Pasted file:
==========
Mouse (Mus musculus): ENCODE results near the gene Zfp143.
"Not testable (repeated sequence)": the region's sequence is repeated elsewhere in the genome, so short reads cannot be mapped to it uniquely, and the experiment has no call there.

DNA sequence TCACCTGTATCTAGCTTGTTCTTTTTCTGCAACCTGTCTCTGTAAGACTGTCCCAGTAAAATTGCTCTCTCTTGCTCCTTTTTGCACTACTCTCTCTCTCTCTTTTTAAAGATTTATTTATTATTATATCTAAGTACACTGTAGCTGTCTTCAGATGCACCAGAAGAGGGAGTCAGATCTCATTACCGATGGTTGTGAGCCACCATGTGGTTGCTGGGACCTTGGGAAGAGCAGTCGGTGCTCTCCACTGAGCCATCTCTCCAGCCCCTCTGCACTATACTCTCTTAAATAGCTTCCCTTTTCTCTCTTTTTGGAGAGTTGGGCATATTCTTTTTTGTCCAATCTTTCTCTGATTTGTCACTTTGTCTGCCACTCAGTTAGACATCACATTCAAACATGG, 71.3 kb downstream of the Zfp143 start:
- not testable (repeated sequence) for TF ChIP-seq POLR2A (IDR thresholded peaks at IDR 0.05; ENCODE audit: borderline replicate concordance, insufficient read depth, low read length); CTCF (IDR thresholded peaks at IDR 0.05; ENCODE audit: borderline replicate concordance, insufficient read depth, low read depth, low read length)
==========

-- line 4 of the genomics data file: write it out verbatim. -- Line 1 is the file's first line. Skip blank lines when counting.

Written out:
- not testable (repeated sequence) for TF ChIP-seq POLR2A (IDR thresholded peaks at IDR 0.05; ENCODE audit: borderline replicate concordance, insufficient read depth, low read length); CTCF (IDR thresholded peaks at IDR 0.05; ENCODE audit: borderline replicate concordance, insufficient read depth, low read depth, low read length)